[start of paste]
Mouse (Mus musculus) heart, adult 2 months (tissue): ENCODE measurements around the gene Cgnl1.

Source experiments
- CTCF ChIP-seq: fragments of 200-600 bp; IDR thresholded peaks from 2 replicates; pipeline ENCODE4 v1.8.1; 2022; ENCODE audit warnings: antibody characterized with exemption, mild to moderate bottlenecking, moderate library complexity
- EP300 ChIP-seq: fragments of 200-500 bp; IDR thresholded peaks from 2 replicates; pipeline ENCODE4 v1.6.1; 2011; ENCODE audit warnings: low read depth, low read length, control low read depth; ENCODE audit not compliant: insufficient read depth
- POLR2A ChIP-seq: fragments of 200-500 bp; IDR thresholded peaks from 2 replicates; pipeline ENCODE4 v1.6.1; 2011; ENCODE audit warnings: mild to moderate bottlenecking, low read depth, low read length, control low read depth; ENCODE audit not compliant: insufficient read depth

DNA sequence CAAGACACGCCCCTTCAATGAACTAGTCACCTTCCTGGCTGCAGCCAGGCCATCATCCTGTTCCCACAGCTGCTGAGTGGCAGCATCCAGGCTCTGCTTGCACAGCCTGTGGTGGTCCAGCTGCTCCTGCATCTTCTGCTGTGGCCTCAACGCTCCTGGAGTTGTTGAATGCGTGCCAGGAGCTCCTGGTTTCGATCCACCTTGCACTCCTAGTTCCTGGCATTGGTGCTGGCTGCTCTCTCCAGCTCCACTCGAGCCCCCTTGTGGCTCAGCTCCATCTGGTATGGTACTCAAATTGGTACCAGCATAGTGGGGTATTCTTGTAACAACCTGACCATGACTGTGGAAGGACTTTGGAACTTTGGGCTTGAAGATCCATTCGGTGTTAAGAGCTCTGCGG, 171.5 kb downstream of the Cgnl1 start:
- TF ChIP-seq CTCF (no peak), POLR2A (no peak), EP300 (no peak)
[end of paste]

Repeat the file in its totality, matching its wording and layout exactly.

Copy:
Mouse (Mus musculus) heart, adult 2 months (tissue): ENCODE measurements around the gene Cgnl1.

Source experiments
- CTCF ChIP-seq: fragments of 200-600 bp; IDR thresholded peaks from 2 replicates; pipeline ENCODE4 v1.8.1; 2022; ENCODE audit warnings: antibody characterized with exemption, mild to moderate bottlenecking, moderate library complexity
- EP300 ChIP-seq: fragments of 200-500 bp; IDR thresholded peaks from 2 replicates; pipeline ENCODE4 v1.6.1; 2011; ENCODE audit warnings: low read depth, low read length, control low read depth; ENCODE audit not compliant: insufficient read depth
- POLR2A ChIP-seq: fragments of 200-500 bp; IDR thresholded peaks from 2 replicates; pipeline ENCODE4 v1.6.1; 2011; ENCODE audit warnings: mild to moderate bottlenecking, low read depth, low read length, control low read depth; ENCODE audit not compliant: insufficient read depth

DNA sequence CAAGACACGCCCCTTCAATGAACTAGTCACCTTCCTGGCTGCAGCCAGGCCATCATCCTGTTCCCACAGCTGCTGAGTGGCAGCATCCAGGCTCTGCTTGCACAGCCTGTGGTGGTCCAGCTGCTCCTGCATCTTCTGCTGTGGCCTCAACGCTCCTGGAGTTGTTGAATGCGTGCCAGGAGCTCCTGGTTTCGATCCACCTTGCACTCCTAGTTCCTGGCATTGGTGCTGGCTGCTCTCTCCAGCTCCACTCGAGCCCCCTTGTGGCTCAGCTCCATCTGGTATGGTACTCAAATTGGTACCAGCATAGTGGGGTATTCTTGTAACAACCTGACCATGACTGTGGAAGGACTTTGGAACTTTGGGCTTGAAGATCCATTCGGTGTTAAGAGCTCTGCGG, 171.5 kb downstream of the Cgnl1 start:
- TF ChIP-seq CTCF (no peak), POLR2A (no peak), EP300 (no peak)